May 142013
 

Face to face empathic communication is essential for our health.  Barbara Fredrickson, Professor of Psychology at the University of North Carolina, writes in the New York Times about the cost of instant electronic media on our well being.  Technology has assisted us in communicating more rapidly – the question is how do we balance our increasing reliance on technology with time for meaningful, loving kindness interactions.

Soon to be released ‘Spontaneous Acts of Love’, Meditations and Reflections for Parents, by Jane Hanckel, part of the Eco Parenting Series, provides an invaluable resource for contemplative connected parenting.

“All around you are the keys to knowing – in nature, in the arts and crafts of the generations before us. Be open to the beauty that surrounds you. In that beauty the wonder and mystery of the Earth are revealed.”

http://www.nytimes.com/2013/03/24/opinion/sunday/your-phone-vs-your-heart.html?_r=0

 

 

Jan 202012
 

There is a need for the growing body of scientific evidence, linking obesity and other chronic diseases to toxins in our environment, to become acknowledged in public policy.

This was highlighted in the letter, Metabolic Lottery, (1) in the Sydney Morning Herald – ‘obesity is due to metabolic damage wrought by a food supply high in toxins and low in nutrients’.  In the past year $36 billion has been spent cost on treating obesity-related ailments. 25% of children in Australia are overweight or obese. ‘In 1985, the proportion of overweight or obese Australian children (7-to-15-year-olds) was 11.1 per cent. If the trend continues, 65 per cent of Australian children will be overweight or obese by 2020.’ (2)

In ‘Eco Parenting – Growing Greener Children.’ Jane Hanckel provides easy access to information about everyday toxins in our environment and presents an eco parenting model to help parents make healthy choices for their children and their families.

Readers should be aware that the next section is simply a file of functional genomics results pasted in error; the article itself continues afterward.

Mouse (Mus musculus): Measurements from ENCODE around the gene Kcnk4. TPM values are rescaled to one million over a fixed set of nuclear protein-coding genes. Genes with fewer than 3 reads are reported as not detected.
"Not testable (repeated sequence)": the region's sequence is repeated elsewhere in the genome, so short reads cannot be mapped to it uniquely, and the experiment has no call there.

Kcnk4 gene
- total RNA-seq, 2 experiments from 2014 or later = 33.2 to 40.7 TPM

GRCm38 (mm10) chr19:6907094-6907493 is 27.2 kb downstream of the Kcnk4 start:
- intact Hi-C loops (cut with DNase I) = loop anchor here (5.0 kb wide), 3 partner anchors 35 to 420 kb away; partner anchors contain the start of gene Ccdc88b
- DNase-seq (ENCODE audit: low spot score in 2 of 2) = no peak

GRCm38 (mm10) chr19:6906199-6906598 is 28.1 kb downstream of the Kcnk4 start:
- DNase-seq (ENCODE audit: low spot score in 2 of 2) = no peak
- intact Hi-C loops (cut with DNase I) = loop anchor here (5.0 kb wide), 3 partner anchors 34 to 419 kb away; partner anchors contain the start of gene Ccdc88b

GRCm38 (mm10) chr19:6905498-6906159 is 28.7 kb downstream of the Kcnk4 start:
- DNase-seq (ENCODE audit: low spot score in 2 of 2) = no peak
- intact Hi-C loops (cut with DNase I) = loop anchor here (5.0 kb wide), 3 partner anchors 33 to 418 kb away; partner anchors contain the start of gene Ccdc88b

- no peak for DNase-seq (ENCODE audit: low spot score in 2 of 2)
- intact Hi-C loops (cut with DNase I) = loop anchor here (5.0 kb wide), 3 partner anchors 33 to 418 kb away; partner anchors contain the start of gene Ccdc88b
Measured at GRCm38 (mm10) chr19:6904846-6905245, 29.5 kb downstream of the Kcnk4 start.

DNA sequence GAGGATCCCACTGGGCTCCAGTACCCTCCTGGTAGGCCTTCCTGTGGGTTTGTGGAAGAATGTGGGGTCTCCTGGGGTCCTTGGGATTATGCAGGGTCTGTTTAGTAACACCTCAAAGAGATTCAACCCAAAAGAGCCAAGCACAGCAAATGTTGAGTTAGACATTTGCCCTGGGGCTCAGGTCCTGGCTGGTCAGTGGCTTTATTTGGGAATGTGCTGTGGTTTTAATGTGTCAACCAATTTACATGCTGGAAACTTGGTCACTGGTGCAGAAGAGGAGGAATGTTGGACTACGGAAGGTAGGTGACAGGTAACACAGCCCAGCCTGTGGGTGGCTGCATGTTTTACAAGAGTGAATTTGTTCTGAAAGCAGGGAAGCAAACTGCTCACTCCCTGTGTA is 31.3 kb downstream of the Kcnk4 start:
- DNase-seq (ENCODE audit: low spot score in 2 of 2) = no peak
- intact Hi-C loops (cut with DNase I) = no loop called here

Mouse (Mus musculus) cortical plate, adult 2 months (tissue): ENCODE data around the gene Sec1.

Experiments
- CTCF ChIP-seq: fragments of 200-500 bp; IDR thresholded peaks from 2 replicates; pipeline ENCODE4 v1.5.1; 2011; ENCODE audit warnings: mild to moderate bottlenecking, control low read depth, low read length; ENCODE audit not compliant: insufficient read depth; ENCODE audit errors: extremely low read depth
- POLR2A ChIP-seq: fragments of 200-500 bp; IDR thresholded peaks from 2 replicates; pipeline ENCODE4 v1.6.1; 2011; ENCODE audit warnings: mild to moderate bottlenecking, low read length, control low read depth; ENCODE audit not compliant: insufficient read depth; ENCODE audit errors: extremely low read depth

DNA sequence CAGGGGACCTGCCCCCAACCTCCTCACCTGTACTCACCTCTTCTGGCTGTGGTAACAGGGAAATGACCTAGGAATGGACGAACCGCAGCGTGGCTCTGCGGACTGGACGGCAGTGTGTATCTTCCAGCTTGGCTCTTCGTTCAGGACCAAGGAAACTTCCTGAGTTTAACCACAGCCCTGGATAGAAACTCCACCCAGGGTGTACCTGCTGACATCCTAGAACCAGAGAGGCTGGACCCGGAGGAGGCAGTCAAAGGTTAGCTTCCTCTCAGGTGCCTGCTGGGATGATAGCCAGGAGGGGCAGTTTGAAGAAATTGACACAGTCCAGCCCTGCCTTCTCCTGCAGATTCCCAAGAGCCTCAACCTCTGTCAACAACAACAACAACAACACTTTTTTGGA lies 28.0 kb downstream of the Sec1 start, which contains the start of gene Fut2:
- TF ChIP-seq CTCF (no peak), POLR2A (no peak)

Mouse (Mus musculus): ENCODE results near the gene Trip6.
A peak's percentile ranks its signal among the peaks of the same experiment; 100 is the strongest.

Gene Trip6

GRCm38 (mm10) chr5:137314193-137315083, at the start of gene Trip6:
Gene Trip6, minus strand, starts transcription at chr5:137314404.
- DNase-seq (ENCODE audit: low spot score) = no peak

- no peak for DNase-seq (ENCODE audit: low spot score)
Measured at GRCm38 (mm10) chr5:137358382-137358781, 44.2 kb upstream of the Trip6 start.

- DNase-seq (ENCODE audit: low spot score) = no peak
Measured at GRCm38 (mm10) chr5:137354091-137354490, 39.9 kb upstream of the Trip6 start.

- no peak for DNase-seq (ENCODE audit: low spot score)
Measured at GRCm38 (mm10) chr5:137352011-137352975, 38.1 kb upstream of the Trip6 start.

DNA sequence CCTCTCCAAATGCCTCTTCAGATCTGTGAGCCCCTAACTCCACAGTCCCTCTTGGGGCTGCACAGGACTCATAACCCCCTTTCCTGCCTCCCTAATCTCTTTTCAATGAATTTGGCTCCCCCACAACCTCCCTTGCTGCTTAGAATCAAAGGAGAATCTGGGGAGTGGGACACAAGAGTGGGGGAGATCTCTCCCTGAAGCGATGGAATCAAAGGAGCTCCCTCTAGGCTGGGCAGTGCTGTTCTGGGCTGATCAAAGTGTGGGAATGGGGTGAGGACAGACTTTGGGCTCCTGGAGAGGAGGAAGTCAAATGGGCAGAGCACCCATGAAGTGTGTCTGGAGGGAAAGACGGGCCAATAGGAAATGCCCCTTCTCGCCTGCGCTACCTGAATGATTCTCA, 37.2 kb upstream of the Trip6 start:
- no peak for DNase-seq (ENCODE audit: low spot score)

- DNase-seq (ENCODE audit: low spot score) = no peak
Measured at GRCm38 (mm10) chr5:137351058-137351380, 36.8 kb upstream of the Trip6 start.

(1) Metabolic lottery‘The fortunate choose foods low in toxins and high in nutrients. The determined starve themselves and exercise frantically. The majority play the metabolic lottery which has many losers. It will be a dark day when our governments begin penalising those losers while still subsidising the toxic food supply.’  Dr Dave Liddy Belrose

(2) http://bit.ly/xTyP4l

Sep 212011
 

 

‘What is the extinction of a condor to a child who has never seen a wren?’ asks Robert Michael Pyle, naturalist and environmentalist.

Robert Pyle in conversation with Jane Hanckel in Byron Bay, Australia discussed ‘Where will future stewards of nature come from?‘ and other questions about children and nature.

Topics included the shrinkage of natural play spaces in western countries, identifying nature, containerised kids, mental health and natural settings, naturalist intelligence and the genius of childhood – how nature nurtures creativity

The subject of children’s attention span and relationship with nature was one of the topics raised.    Richard Louv in his bestselling book “Last Child Left in the Wood, Saving our Children from Nature Deficit Disordernotes that ‘green spaces may enable children to think more clearly and cope more effectively with life stress…and that being close to nature, in general, helps boost a child’s attention span.’